WELCOME to LIFE - Living In the Forest with Elephants;
I receive lots of emails and messages every day from all over the world. One day I received a message that would change the work of the foundation dramatically; it would also change the lives of many elephants and an entire community and quite possibly change the course of elephant tourism.
The young man who sent the message is one of the most compassionate and gifted people I have met and the love he expresses in the desire to help his community and their elephants will stay with me forever. He watched for many years at the catastrophe that was slowly unfolding in his small rural village, he had left as a boy coming from a family who had very little, battling severe illness at times he pushed himself through education becoming head boy at school and going on to gain a degree.
He explained that he understood the power of books and education could help him change things in the world. During the last two years the situation was becoming urgent, more and more captive elephants were leaving the forest surrounding the village to work in the now booming tourist industry in the city. The young man knew he had to help and started researching in earnest, we are incredibly proud and deeply humbled that he approached us to help this community in dire need. He knew we had the skills and gentleness to work with this shy Karen community to help them and their elephants.
I visited the community in May 2017 followed by the whole team in August. What we discovered was beyond exciting for the future of ethical and sustainable elephant tourism but it was also a story with great sadness and loss. The village is small with only around twenty households and it shares a stunning forest with 6 other villages. The forest is quite simply remarkable; covering 92,000 acres, 88% of which is classed as Grade One with 12% partly degraded. The captive elephants have a life that we could only dream possible, they roam freely through the forests being checked on by their mahouts once a week or daily if they feel the need.
They have very limited contact with humans, only being visited by their mahouts. I was informed I was the first foreigner they had ever seen or heard and the first beautiful female I met stood behind the trees motionless for an hour with her ears stretched out listening to our conversation, she had never heard a voice like mine before but maybe she wanted to hear all the plans we were busy making! There are currently just ten elephants remaining in the forest, one being a 7 month old calf. They are mostly females and are often seen with very special visitors; WILD bulls. The forest is diverse and full of wildlife; it is home to not only captive and wild elephants but a wide range of species of both plant and animals depending on this important habitat for survival.
The situation here is now critical and we have no time to waste. The community has no real income and in a modern world this becomes a challenge as young people are pulled towards the cities to find work. The lure of the trekking camps are forcing mahouts to rent their elephants into tourism or worse selling them and this has to stop. I had heard about a young female elephant and her first four month old calf who I had been looking forward to meeting, her mahout not really understanding why I was visiting left the day before I arrived to take her to the city to work. She has never left the forest before and is now in a camp with a four month old calf surrounded by tourists; I can only imagine her anguish and my heartbreaks when I think about her. She became pregnant from a long relationship with a wild bull, and this is a true relationship as they walked in the forest together for several months during mating. We are determined to return her to her forest home but first we have to secure the future of the remaining elephants to ensure they do not leave.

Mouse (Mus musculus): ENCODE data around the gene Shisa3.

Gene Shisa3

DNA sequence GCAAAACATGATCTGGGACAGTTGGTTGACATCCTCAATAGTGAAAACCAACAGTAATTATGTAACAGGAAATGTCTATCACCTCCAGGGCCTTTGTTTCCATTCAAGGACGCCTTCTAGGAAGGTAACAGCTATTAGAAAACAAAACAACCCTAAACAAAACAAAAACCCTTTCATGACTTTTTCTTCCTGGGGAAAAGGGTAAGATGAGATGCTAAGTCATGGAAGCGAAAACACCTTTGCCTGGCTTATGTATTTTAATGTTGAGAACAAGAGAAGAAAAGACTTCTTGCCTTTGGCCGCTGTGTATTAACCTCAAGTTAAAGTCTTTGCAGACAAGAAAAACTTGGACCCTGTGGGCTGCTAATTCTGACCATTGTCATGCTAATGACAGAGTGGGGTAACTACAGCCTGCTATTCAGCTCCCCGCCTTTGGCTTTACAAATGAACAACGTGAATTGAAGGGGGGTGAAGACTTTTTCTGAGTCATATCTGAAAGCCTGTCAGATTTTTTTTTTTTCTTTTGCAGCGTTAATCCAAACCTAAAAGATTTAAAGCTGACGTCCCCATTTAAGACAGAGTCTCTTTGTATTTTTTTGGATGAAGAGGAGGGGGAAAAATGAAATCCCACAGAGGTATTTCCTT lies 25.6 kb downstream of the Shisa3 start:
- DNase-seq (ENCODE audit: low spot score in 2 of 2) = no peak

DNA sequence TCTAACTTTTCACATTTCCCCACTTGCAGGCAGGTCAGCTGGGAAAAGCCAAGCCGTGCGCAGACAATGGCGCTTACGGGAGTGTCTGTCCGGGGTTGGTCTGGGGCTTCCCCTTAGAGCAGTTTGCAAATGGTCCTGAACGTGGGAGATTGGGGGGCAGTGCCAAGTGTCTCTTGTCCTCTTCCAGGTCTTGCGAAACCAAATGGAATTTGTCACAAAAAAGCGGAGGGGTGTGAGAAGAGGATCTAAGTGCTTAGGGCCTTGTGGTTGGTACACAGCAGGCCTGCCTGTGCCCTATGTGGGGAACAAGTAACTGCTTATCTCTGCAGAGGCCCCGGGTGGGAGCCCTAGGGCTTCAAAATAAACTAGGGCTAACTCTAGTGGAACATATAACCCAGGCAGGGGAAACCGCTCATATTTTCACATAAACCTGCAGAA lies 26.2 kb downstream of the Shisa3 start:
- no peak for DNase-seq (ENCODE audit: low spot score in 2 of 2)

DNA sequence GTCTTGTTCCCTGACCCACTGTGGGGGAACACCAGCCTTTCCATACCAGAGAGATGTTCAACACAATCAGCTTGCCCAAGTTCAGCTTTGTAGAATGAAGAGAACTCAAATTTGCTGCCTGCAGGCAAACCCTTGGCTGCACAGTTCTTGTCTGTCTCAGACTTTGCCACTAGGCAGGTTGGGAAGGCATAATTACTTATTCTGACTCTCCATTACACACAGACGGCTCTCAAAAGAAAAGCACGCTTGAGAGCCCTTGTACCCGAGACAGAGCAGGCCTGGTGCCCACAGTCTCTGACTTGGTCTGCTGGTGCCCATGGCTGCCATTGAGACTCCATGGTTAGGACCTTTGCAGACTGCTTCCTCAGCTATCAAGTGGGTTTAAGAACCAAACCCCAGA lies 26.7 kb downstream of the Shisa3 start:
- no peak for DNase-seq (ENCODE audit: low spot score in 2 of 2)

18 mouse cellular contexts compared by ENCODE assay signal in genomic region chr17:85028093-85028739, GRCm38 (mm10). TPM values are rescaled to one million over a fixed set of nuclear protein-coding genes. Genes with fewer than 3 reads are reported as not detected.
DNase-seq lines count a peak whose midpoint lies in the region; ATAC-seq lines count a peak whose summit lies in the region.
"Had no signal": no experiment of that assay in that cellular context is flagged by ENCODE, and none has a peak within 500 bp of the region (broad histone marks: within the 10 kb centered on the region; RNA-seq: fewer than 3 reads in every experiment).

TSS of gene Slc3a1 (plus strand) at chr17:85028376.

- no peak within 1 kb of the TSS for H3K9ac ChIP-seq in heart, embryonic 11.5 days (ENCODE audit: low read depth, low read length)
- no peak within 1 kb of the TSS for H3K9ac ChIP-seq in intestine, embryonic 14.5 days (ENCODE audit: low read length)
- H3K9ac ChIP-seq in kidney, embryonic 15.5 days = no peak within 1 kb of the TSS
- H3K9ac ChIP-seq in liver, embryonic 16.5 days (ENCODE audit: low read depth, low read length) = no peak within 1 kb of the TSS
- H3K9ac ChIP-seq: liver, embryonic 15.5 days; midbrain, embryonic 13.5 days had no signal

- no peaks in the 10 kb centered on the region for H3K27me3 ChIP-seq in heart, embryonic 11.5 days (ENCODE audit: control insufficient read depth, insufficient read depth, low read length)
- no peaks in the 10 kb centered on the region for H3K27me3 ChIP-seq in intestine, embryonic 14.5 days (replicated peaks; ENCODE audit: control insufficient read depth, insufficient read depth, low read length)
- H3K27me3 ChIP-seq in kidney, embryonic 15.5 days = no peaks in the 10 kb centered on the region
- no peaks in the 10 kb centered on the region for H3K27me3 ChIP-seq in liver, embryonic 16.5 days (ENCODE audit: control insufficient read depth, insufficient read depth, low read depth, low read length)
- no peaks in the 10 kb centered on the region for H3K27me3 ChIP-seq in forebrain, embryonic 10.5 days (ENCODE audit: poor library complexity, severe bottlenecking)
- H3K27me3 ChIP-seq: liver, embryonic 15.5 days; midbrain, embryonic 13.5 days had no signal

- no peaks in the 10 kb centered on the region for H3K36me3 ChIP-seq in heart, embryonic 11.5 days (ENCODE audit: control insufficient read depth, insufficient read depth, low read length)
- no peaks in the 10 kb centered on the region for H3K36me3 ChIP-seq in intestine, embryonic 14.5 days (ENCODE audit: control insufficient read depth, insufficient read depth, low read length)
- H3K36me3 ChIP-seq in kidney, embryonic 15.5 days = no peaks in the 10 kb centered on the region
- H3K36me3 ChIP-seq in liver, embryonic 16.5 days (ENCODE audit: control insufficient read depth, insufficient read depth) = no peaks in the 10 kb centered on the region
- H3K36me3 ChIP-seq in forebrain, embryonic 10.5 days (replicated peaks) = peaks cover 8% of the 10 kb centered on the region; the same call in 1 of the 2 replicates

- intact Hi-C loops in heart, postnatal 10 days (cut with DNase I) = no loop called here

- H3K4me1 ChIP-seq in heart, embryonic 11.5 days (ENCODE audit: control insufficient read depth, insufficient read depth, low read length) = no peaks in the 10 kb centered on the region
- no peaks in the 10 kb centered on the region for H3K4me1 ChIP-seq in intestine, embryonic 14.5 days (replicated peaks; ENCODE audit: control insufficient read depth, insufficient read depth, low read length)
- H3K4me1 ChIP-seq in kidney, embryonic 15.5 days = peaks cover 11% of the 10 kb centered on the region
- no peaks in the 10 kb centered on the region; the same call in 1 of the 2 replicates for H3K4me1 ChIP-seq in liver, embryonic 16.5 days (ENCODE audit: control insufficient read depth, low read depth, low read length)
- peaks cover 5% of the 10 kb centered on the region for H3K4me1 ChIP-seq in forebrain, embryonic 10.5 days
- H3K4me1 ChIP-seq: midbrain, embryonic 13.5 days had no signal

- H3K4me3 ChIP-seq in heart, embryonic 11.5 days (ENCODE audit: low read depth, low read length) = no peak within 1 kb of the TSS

We are launching our new project NOW and have agreed to support the remaining elephants. Their mahouts and the whole community are as desperate as we are that they never have to leave. Our initial focus will be to support three beautiful elephants in need of our help; a mother, her young calf and her niece will be with us at the very start of what we plan to be a groundbreaking project. Mokijue is the beautiful elephant I met in May 2017, she is 34 years old and has always lived in this vast forest, her owner Kuh Jor is an insightful man full of wisdom and he has always resisted the pull of tourism having a deep understanding that the forest is where the elephants should live. She had a 3-month relationship with a wild bull who roams the forest; Kuh Jor had no alternative than to watch through binoculars as she walked every day with the bull. Eventually he roamed off to deeper parts of the forest and she returned home to the area of forest she knows well. Mokimae is the result of this long relationship and is now a thriving and healthy 8-month-old female calf. With our support they will be safe and will live in the vast forests together.